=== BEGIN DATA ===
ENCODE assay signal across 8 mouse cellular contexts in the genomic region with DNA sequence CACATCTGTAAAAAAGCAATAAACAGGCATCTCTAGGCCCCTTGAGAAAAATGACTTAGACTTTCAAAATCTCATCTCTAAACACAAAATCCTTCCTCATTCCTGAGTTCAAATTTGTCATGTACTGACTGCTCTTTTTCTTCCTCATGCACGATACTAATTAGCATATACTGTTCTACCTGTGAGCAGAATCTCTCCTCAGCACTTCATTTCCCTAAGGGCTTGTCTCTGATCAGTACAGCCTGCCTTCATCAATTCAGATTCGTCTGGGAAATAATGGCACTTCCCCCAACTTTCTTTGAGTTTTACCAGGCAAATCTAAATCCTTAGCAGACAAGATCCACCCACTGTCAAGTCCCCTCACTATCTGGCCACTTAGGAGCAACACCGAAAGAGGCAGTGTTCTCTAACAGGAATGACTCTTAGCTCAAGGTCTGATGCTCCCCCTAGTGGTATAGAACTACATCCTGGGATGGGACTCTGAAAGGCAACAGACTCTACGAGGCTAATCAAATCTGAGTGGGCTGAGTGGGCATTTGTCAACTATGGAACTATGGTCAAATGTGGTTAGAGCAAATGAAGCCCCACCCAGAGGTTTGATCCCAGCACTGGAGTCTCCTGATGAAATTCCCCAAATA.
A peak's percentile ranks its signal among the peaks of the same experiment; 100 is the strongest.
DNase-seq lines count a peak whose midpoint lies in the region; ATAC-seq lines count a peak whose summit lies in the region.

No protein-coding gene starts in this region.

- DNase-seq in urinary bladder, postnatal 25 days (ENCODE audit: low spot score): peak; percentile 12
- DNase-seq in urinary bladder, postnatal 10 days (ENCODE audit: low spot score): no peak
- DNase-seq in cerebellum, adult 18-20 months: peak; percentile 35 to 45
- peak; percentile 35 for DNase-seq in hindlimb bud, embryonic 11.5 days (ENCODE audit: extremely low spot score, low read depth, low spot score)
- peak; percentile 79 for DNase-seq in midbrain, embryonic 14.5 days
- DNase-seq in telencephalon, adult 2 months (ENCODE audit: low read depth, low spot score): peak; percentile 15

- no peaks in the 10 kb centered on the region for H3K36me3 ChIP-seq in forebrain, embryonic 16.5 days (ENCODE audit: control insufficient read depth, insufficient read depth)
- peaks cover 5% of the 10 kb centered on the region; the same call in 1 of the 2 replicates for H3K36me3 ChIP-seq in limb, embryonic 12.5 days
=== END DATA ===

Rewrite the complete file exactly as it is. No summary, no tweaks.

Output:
ENCODE assay signal across 8 mouse cellular contexts in the genomic region with DNA sequence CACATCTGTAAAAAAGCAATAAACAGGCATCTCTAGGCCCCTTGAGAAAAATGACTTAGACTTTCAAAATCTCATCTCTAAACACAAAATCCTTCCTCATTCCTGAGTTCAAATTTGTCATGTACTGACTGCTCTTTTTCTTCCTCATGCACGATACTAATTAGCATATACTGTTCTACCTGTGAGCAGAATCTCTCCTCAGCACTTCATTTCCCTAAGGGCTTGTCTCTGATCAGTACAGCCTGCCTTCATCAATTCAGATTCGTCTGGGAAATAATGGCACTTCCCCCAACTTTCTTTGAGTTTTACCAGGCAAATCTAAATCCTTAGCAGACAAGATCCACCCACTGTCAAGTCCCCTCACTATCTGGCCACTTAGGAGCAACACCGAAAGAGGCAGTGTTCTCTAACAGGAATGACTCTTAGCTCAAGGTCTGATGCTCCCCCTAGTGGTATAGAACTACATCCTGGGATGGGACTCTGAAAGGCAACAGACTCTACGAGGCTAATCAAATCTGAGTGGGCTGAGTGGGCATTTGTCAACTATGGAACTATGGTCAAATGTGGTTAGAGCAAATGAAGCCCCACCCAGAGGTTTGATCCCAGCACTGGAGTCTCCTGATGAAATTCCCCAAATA.
A peak's percentile ranks its signal among the peaks of the same experiment; 100 is the strongest.
DNase-seq lines count a peak whose midpoint lies in the region; ATAC-seq lines count a peak whose summit lies in the region.

No protein-coding gene starts in this region.

- DNase-seq in urinary bladder, postnatal 25 days (ENCODE audit: low spot score): peak; percentile 12
- DNase-seq in urinary bladder, postnatal 10 days (ENCODE audit: low spot score): no peak
- DNase-seq in cerebellum, adult 18-20 months: peak; percentile 35 to 45
- peak; percentile 35 for DNase-seq in hindlimb bud, embryonic 11.5 days (ENCODE audit: extremely low spot score, low read depth, low spot score)
- peak; percentile 79 for DNase-seq in midbrain, embryonic 14.5 days
- DNase-seq in telencephalon, adult 2 months (ENCODE audit: low read depth, low spot score): peak; percentile 15

- no peaks in the 10 kb centered on the region for H3K36me3 ChIP-seq in forebrain, embryonic 16.5 days (ENCODE audit: control insufficient read depth, insufficient read depth)
- peaks cover 5% of the 10 kb centered on the region; the same call in 1 of the 2 replicates for H3K36me3 ChIP-seq in limb, embryonic 12.5 days